Zero Tolerance for Church Not Reporting Abuse
By Hope and Larry McNeil
July 6, 2006
We are writing this opinion column as lifetime Catholics who are sickened and furious with the response of the Catholic Diocese of Santa Rosa to the most recent known case of child abuse perpetrated by a priest. The diocese includes Humboldt and Del Norte counties.
According to news reports, on April 27, Xavier Ochoa, then a priest at St. Francis Solano Catholic Church in Sonoma, revealed to a fellow priest, Frank Epperson, that he had committed a sexual crime against a child. Ochoa was charged last week by the Sonoma County DA with 10 felony sex abuse offenses involving three minors. You are probably thinking that he is in the Sonoma County jail, awaiting prosecution. No. His whereabouts are unknown, although it is suspected Ochoa has fled to Mexico. And the Catholic bishop of Santa Rosa is partially to blame for Ochoa's disappearance.
Of course, Bishop Walsh doesn't feel that way. He wrote a letter, dated June 23, to the Catholics of the diocese, to "set the record straight." The letter is available for the public to read at http://www.santarosacatholic.org/bishop/letters/index.html. Unfortunately, the letter only confirms that, once again, the church hierarchy failed to respond appropriately when faced with criminal conduct on the part of one of their own.
The diocese does have an official Sexual Misconduct Policy, which outlines the specific procedures for reporting abuse:
"5.3: Whenever any person who is a mandated reporter has reasonable suspicion to believe that a child ... has been subject to sexual abuse by any personnel ... that person must make an immediate report to the civil authorities and notify the diocesan Victim Assistance Coordinator." (Emphasis added.)
The Appendix of the Policy cites Penal Code section 11166(a), which states that the immediate contact is to be made by phone, followed by a written report within 36 hours.
So what went wrong? Epperson did not phone the sheriff. He contacted Monsignor Whelton, who did not phone the sheriff. According to the bishop's letter, Whelton left a voice mail for Bishop Walsh, who heard the phone message the night of Thursday, April 27. Walsh then received a memo from Whelton the next morning detailing the crime. But the bishop did not call the sheriff. He called Monsignor Pulskamp to come to a meeting that afternoon with Ochoa and Epperson. Ochoa revealed additional crimes at the meeting.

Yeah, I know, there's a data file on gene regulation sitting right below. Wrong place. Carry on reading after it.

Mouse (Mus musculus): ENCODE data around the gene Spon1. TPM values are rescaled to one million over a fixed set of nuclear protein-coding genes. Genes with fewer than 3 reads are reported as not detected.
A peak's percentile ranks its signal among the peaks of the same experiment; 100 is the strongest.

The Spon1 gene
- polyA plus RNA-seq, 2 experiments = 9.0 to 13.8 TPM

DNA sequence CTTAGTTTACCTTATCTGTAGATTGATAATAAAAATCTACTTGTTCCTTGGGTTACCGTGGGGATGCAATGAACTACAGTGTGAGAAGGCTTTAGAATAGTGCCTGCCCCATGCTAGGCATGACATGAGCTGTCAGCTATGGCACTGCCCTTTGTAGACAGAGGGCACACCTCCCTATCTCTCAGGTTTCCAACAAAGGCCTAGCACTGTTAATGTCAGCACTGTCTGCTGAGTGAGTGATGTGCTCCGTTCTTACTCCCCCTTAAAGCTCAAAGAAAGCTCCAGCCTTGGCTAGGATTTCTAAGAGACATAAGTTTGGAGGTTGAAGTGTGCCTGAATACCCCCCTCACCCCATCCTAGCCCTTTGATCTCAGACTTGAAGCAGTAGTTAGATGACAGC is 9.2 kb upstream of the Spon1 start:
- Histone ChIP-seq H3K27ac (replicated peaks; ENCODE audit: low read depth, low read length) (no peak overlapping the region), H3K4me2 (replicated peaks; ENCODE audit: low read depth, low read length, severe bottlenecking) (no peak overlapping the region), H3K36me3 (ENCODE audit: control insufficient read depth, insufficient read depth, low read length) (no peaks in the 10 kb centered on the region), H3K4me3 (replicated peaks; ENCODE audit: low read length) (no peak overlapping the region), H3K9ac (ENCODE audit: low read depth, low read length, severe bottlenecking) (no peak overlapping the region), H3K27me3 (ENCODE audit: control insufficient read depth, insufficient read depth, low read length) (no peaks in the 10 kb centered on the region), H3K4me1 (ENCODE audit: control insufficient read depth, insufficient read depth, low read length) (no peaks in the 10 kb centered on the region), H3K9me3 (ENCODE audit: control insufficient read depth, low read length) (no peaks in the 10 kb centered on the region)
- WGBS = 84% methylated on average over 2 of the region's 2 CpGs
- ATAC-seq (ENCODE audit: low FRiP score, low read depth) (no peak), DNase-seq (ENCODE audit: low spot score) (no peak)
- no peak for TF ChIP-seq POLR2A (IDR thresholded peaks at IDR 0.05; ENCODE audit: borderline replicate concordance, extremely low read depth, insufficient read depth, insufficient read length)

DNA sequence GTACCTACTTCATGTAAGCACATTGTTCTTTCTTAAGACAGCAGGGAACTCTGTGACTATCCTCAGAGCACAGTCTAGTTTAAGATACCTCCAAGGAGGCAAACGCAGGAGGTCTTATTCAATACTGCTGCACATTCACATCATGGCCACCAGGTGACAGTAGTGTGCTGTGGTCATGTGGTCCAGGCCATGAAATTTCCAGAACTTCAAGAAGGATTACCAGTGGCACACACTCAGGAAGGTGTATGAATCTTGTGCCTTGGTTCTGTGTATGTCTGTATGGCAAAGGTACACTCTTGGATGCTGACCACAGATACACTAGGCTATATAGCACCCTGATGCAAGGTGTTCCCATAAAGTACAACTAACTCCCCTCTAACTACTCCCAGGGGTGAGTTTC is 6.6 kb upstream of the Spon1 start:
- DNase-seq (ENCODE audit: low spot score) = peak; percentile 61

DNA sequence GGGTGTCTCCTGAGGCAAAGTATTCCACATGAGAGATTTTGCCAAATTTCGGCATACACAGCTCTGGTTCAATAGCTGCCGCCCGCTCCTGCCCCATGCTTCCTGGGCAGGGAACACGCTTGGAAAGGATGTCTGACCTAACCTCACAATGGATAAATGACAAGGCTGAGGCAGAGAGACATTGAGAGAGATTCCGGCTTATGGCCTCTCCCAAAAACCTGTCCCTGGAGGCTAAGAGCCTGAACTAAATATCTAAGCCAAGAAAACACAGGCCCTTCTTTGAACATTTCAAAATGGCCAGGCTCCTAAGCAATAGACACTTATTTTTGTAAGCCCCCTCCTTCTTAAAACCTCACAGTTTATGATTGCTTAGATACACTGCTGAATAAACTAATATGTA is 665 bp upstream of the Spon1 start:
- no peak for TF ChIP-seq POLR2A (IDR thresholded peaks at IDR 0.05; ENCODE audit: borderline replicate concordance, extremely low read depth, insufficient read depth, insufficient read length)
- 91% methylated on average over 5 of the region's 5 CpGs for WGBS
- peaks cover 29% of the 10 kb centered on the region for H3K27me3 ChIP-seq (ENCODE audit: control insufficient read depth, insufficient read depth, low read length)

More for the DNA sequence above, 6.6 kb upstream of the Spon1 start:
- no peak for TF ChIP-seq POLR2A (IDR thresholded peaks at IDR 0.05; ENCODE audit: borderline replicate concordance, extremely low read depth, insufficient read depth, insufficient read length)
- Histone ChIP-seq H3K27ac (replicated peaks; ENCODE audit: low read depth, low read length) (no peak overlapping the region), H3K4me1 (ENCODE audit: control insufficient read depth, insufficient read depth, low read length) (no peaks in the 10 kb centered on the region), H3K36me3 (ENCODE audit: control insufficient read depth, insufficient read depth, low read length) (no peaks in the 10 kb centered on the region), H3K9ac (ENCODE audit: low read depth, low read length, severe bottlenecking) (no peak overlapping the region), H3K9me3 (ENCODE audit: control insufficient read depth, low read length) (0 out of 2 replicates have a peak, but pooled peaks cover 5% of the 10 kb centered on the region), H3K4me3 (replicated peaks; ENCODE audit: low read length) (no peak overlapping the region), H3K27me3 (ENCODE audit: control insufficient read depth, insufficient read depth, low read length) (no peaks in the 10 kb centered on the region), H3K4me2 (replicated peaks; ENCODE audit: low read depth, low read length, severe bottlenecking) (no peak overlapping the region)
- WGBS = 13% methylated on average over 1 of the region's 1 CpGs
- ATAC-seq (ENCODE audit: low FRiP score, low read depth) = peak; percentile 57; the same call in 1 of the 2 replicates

Did anyone call the sheriff? No! What did the bishop do? He called his attorney the next day! And, oh, yes, Walsh "immediately placed him (Ochoa) on administrative leave, removed him from all ministries and removed his ability to function as a priest." The attorney didn't even call the sheriff. He waited until Monday to fax a report to Child Protective Services. On Tuesday the attorney received a voice mail message from CPS that the report needed to go to the sheriff, and CPS provided a fax number. On Wednesday, the attorney found out the sheriff's office didn't have the report, and the attorney faxed it to a different number. The sheriff's detective then called the bishop that same day, but Ochoa was long gone.
In this case there are four mandated reporters, people who are required by law to report suspected sexual abuse of children. Each of these priests had sure knowledge of Ochoa's criminal actions. Epperson, Whelton, Pulskamp and Walsh each had the obligation to phone the sheriff. None of them did. The language of the law is very clear on this point. Phone the civil authorities immediately! Then feel free to contact your supervisor or your attorney.
In his letter the bishop says, "I maintain a zero tolerance policy for child sexual abuse." Well, California has a "zero tolerance" policy for mandated reporters knowing about child sexual abuse and not reporting it properly to the civil authorities. The law provides a penalty for failure to report an incident of child abuse. Failure to report is a misdemeanor punishable by up to six months confinement in a county jail or by a fine of $1,000, or by both that fine and punishment. The bishop's attorney reported the crimes eventually, but certainly not in the timely fashion prescribed by law. The attorney wasn't the mandated reporter, and bungled the job besides.
Protecting our children is much more important than protecting the image of the church or any institution. We Catholics are heartsick! We feel desperate and frustrated!
The Sonoma DA could do the Catholic Church, and all of California, a favor by pressing misdemeanor charges against the four priests. These priests are not bad people. But somehow it must be made clear to all mandated reporters that they either report the suspected crime properly, or face civil punishment.
Larry and Hope McNeil, longtime community residents and volunteers, live in Eureka.
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